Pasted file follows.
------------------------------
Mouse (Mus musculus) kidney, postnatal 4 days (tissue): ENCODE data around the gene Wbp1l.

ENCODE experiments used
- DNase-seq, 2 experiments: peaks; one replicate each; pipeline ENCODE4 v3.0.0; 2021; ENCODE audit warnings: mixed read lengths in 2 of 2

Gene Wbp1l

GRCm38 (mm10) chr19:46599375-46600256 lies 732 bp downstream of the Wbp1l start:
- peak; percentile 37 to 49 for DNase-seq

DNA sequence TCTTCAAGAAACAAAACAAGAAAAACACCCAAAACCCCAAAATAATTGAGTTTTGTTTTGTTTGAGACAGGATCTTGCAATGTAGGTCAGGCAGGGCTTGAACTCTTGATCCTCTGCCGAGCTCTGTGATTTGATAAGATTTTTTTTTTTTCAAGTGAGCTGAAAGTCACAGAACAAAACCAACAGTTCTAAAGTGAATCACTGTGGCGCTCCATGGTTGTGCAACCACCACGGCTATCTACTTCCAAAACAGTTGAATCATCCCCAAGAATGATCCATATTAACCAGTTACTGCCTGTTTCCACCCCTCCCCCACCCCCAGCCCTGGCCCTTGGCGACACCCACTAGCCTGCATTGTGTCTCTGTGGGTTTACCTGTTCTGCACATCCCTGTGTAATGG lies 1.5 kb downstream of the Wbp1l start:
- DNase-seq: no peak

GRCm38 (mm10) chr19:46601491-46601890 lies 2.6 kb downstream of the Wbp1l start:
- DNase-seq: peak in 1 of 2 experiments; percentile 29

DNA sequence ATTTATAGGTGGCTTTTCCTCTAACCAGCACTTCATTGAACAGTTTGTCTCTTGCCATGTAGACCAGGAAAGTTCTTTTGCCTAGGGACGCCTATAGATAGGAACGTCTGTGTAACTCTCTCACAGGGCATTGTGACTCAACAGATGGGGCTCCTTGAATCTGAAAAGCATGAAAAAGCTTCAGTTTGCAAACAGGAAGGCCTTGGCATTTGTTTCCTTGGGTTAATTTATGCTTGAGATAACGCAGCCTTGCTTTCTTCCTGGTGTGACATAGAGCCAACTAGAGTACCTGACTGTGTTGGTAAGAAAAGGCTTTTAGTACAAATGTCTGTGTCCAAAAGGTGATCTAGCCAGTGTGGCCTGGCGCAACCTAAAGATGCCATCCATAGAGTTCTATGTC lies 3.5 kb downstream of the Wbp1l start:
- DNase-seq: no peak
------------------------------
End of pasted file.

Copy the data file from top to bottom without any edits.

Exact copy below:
Mouse (Mus musculus) kidney, postnatal 4 days (tissue): ENCODE data around the gene Wbp1l.

ENCODE experiments used
- DNase-seq, 2 experiments: peaks; one replicate each; pipeline ENCODE4 v3.0.0; 2021; ENCODE audit warnings: mixed read lengths in 2 of 2

Gene Wbp1l

GRCm38 (mm10) chr19:46599375-46600256 lies 732 bp downstream of the Wbp1l start:
- peak; percentile 37 to 49 for DNase-seq

DNA sequence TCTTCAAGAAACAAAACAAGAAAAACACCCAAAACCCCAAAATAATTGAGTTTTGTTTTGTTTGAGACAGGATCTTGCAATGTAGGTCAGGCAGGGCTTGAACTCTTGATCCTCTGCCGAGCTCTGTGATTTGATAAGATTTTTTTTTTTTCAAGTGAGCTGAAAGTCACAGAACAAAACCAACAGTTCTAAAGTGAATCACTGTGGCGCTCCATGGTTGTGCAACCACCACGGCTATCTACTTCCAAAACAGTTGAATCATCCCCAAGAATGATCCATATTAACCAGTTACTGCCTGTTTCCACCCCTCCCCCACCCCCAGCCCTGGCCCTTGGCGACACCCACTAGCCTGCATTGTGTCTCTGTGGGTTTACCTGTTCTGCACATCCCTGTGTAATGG lies 1.5 kb downstream of the Wbp1l start:
- DNase-seq: no peak

GRCm38 (mm10) chr19:46601491-46601890 lies 2.6 kb downstream of the Wbp1l start:
- DNase-seq: peak in 1 of 2 experiments; percentile 29

DNA sequence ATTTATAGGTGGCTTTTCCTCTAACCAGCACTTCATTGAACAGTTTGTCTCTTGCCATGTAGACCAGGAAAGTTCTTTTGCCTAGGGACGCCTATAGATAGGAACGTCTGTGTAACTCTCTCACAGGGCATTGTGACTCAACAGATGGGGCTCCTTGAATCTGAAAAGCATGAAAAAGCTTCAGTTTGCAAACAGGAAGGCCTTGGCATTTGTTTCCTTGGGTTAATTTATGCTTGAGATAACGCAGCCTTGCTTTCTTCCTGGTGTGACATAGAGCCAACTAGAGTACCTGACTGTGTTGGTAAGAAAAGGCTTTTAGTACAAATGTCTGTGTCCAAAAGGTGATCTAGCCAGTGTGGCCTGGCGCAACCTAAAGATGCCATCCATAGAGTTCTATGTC lies 3.5 kb downstream of the Wbp1l start:
- DNase-seq: no peak